11th June 2014
Watchdogs: The future of cities
Warning: This article may contain Watchdogs storyline spoilers
There are many contentious debates at the moment regarding the amount of personal data that companies collect, who owns the data and who is in charge of keeping it secure. In this blog post I want to highlight how some of the big companies are (or potentially could be) collecting personal information through a variety of means and how this could translate into a world similar to that portrayed in a recent multi-platform game release, Watchdogs.
Watchdogs is an open world game based on Chicago, where Blume (a company with some striking comparisons to Google) have installed the highly connected CTOS operating system across the whole city, allowing the player to hack in to control cameras, traffic lights, doors and other city infrastructure. The player uses his hacking abilities and CTOS to slowly unravel the cities secrets and ultimately who is responsible for the death of his niece, who died in a attempted assassination. Over the course of the game the player slowly discovers that Blume, CTOS and Chicago aren’t as rosy as they first appear. The interesting thing about the game is that it’s not entirely inconceivable.
Game developers chose Chicago as it is one of the most surveilled cities in the United States. Its has a history of crime and gang violence but also a history of technology uptake, apparently reversing the flow of the river so as not to drink their sewage(Ubisoft). But also it has a diverse range of urban landscapes and infrastructure, reflecting most american cities and also makes it engaging to play in though the game.
In reality, a company like Google could potentially create an operating system that could run a city. Or at least develop architecture to mine every aspect of city life without the bureaucratic tape that is normally involved. Some believed this might happen if they brought the bankrupted Detroit.
Google already has many of the pieces of the puzzle to implement a Watchdogs style reality. It already has the hardware in servers within data centres, as well as phones like the Nexus lines, emails and hangouts for communications. It has acquired various robotic companies (which lead a few to panic over the possibility of them building robotic cyborgs), it brought the Nest startup which allows consumers to control the temperature of their homes remotely, and has the capacity to develop software to control city infrastructure.
CTOS: The pieces to the puzzle
One of the critical parts of the puzzle is system security. Its the ability of Aiden Pearce to navigate around CTOS security that makes the whole game possible. But system security isn’t just an issue in fictional worlds. I shouldn’t have to remind you of the Heartbleed bug (an open SSL bug that could be exploited in order to gain access to secure transactions) and it’s massive ramifications for the whole of the web. When it went public both small and large companies (including Amazon) scrambled to patch the bug before they lost consumer trust. Even as I write this post, there are still many thousands of websites hosted on servers with the Heartbleed bug still unfixed.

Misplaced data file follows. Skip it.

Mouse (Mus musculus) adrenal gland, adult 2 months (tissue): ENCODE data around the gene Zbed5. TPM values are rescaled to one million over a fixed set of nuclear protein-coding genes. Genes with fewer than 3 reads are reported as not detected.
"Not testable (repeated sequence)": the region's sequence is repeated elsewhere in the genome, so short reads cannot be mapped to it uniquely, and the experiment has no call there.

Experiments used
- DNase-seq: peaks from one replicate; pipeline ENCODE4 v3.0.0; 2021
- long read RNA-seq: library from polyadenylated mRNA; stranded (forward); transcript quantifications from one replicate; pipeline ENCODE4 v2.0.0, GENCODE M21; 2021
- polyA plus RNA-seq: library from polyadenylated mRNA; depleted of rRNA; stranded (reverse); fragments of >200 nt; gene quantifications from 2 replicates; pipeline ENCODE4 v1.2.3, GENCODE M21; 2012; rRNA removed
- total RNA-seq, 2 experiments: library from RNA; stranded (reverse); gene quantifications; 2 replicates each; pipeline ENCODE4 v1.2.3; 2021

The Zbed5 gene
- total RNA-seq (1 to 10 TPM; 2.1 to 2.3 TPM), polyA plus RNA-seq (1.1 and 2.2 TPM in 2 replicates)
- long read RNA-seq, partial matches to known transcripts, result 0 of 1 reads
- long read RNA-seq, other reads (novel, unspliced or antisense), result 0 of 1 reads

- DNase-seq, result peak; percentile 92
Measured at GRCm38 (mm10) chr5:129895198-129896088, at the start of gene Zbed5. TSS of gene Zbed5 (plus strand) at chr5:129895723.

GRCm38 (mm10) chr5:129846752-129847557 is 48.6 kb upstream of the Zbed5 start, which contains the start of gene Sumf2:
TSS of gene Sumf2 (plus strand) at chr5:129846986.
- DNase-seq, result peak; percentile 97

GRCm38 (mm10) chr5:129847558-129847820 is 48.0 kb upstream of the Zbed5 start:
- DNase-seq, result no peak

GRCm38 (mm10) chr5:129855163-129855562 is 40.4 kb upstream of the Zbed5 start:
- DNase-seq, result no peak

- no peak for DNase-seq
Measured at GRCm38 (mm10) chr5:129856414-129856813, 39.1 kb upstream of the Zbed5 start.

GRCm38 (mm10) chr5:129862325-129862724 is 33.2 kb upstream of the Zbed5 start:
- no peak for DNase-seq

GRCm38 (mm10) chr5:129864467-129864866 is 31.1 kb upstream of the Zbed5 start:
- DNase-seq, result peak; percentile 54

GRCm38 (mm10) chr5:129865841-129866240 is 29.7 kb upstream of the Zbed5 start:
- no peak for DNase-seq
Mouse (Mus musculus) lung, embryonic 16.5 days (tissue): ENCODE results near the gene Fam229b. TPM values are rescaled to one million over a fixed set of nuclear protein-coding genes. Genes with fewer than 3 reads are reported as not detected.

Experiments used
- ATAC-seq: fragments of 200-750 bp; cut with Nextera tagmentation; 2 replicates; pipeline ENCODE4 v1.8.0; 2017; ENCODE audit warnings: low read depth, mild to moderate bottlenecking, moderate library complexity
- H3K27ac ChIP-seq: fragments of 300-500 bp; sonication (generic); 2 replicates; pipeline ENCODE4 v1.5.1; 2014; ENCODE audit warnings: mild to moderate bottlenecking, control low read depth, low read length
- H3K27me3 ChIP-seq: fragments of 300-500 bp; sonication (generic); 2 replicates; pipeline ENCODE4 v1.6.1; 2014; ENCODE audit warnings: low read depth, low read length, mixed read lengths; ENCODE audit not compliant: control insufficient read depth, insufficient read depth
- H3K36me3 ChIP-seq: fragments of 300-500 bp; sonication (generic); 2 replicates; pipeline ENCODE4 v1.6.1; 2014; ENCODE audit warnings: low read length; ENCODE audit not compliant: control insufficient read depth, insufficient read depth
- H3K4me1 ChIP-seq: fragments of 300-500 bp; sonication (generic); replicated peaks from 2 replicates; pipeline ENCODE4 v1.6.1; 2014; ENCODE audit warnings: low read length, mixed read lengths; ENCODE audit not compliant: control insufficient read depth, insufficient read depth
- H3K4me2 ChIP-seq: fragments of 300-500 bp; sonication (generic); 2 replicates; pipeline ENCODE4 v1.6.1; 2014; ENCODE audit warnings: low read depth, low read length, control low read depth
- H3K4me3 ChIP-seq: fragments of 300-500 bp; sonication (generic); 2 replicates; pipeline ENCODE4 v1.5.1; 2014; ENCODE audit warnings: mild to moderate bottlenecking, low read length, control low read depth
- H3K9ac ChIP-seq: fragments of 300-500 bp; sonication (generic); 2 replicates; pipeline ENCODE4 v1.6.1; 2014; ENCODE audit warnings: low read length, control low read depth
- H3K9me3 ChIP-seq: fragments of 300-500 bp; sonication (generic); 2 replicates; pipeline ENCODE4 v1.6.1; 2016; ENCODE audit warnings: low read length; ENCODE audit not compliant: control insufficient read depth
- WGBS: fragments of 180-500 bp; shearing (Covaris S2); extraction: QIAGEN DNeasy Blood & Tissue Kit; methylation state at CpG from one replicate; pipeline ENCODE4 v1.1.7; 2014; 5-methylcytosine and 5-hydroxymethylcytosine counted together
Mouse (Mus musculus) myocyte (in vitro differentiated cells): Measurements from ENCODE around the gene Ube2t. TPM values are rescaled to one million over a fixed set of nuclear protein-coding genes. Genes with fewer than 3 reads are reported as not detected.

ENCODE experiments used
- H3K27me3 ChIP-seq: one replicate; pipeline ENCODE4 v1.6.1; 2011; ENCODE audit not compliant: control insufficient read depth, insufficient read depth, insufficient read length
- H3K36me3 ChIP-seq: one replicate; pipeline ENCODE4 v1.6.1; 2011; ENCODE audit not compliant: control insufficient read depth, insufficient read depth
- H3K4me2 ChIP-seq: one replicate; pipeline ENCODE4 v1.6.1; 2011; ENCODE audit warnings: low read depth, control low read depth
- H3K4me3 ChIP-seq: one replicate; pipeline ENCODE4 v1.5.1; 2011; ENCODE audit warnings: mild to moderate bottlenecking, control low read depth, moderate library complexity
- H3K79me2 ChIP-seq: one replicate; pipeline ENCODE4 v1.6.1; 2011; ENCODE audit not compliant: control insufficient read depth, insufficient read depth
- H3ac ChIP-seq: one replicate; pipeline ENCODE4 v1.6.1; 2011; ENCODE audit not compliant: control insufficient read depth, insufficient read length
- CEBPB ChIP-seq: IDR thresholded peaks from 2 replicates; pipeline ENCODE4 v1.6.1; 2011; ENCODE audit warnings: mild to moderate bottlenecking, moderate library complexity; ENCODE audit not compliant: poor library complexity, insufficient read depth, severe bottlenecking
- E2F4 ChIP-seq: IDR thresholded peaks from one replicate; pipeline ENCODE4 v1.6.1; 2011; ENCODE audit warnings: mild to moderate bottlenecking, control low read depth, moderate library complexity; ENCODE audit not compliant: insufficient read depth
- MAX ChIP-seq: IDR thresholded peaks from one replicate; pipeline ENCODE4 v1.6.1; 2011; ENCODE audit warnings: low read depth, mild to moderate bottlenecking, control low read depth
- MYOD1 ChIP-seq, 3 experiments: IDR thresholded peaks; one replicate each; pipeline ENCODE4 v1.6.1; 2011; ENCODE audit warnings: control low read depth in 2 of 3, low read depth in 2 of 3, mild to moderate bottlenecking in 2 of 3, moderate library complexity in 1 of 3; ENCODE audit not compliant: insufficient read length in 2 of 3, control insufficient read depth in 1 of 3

Crypolocker is yet another computer virus that has made news recently, as the National Crime Agency(NCA) are trying to crack down on the threat. Cryptolocker is a type of ransomware that is usually encountered by opening what seem like legitimate email attachments from large organisations like Facebook. Once on the system, the virus encrypts user files before showing a popup and completely locking the user out. Usually the virus includes some kind of ransom that must be paid in order to regain access to the files. A timer is also attached to the ransom, when the timer reaches 0 you’re completely locked out. Even if you pay the ransom, theres no guarantee you’ll get the unlock code. The NCA have managed to take down one of the control servers behind the virus so infected computers can’t be locked, but this is not a long term solution.
A few weeks ago Ebay announced that their databases of up to 230million user records had been hacked. They urged all users to change their passwords and beware of phishing emails alleging to be from Ebay.
Its bugs like these that allow uninvited visitors access to our personal data, whether that be via a virus on our computers, an exploit on a server or a database intrusion.
Last week, Apple unveiled Homekit, allowing developers, and soon iOS8 users, to control home appliances via the Apple mobile operating system. Apple hopes to cash in on the rise of home automation, allowing users to control various aspects of their home (from doors to thermostats to lightbulbs) from their phones and tablets. Apple its trying to bridge the gap between users and manufacturers offering a ‘Standardised protocol for devices’ (WWDC Keynote 2014) so that iOS can interact with a variety of home appliances without requiring custom code. The problem with this is that standardising protocols can make the system more vulnerable, as instead of a hackers requiring several hacks to access various items within your home, they only need to circumvent one system. Apple say that security is their number one priority but its only a matter of time before someone finds an exploit.